United Nations High Commissioner for Human Rights Louise Arbour said that the U.S.-led war on terror has undermined the global ban on torture. This did not please U.S. Ambassador to the U.N. John Bolton, appointed by Bush against the wishes of the US Congress. Bolton called Arbour's statement "inappropriate and illegitimate." U.N. Secretary-General Kofi Annan's spokesman said that Annan wants to take the matter up with Bolton as soon as possible.
--- Reports of the existence of the secret prisons have caused a trans-Atlantic uproar. The European Union has asked the Bush administration about these reports. Britain, the current EU president, sent a two-paragraph letter to Washington late last month for clarifications.
Dutch Foreign Minister Ben Bot said Rice's comments about secret CIA flights and detention centers for terrorist suspects outside the United States were "unsatisfactory," Bot told MPs that "rendition" was not kidnapping as some critics claimed but a speedy process of extraditing suspects to the US. Normal extraditions through the courts can last for years, he said. Media reported that the CIA regularly made use of Dutch airports for secret flights.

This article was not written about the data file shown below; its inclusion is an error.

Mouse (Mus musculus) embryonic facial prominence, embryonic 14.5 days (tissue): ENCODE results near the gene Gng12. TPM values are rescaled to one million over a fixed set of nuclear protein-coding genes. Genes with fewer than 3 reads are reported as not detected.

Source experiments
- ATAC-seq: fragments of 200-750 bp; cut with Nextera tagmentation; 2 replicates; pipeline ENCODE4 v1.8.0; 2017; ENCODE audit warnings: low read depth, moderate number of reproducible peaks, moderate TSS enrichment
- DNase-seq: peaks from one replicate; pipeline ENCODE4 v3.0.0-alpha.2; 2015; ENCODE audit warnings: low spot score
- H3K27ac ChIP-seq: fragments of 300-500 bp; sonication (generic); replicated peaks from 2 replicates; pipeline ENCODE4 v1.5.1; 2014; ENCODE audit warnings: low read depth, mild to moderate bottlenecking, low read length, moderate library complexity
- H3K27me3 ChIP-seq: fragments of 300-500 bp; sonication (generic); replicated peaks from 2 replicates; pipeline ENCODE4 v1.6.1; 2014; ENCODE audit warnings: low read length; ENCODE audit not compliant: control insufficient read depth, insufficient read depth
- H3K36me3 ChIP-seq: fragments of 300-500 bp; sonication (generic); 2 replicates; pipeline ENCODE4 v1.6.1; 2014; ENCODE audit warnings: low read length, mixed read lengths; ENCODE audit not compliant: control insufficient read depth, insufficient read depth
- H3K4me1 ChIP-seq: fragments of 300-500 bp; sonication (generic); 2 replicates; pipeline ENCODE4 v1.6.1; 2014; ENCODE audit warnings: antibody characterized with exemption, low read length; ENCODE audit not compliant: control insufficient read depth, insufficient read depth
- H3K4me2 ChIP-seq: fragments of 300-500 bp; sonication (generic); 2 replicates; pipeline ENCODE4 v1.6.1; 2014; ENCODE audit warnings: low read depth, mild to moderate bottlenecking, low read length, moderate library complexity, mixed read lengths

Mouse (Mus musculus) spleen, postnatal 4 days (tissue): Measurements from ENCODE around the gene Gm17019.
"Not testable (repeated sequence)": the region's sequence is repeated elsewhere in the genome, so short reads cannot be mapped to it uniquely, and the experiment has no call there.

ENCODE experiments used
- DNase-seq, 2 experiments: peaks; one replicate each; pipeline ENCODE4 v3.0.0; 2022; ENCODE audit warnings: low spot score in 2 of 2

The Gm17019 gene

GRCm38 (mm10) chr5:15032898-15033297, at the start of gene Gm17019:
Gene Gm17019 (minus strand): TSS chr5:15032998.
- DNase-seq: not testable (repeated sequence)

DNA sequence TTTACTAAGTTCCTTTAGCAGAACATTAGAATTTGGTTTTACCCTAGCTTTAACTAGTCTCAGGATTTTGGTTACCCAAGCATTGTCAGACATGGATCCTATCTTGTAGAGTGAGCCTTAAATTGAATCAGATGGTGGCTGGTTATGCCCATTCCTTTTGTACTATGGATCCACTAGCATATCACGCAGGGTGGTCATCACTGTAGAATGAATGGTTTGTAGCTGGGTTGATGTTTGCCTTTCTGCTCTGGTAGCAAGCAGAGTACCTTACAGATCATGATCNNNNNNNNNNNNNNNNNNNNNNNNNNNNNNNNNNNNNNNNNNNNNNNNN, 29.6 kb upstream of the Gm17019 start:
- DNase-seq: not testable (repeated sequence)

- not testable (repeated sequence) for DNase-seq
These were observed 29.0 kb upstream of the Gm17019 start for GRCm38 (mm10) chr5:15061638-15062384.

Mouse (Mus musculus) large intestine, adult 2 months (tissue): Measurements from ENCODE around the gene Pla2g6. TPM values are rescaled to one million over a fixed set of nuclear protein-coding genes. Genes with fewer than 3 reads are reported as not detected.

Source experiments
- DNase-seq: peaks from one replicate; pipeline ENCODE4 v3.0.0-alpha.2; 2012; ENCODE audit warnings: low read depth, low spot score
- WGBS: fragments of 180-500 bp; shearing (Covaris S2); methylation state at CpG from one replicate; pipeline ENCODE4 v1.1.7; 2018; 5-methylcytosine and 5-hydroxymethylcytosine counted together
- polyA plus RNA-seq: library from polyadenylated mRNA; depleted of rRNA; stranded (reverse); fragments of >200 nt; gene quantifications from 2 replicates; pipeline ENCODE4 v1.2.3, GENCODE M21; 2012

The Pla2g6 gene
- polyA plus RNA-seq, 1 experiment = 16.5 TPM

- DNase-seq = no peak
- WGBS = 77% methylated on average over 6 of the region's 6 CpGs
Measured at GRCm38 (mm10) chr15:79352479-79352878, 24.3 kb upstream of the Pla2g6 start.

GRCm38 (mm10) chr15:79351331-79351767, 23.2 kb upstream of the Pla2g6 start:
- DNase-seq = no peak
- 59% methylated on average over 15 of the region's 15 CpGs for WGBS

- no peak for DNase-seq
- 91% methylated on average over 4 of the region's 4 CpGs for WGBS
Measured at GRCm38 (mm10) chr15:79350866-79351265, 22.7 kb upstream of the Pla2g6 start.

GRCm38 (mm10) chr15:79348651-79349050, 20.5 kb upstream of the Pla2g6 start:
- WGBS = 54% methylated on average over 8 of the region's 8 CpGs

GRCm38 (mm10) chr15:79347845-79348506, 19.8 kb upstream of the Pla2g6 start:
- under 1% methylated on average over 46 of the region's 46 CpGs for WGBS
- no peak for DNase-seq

The European Union (EU) has threatened to sanction any EU member countries, which had such prisons on their territories.
US admits policy of renditions;
Ms Rice's successor as National Security Adviser, Stephen Hadley, told CNN that "we do not move people around the world so they can be tortured". Thus dittoing the official line. But Hadley added that the policy of renditions "has been a practice before 9/11, before this Administration", as well as "a practice engaged in by a number of countries".
What is 'rendition'?
Rendition is an old western practice beginning perhaps from the days of the Spanish inquisitions if not earlier. In his memoirs, Field Marshal Wilhelm Keitel wrote that during the World War II the secret abduction and 'rendition' from Third Reich occupied countries to Germany of suspected Resistance members - otherwise known as the Nacht und Nebel (Night and Fog) Decree - was the worst of all of the orders issued by Adolf Hitler . Nacht und Nebel-type practices were used by the French to suppress successive uprisings by Algerian freedom fighters in the 1950s. Since then the practice of "disappearances" has spread around the globe - according to Human Rights Watch. Iraq and Sri Lanka accounted for the most cases between 1980 and 2003.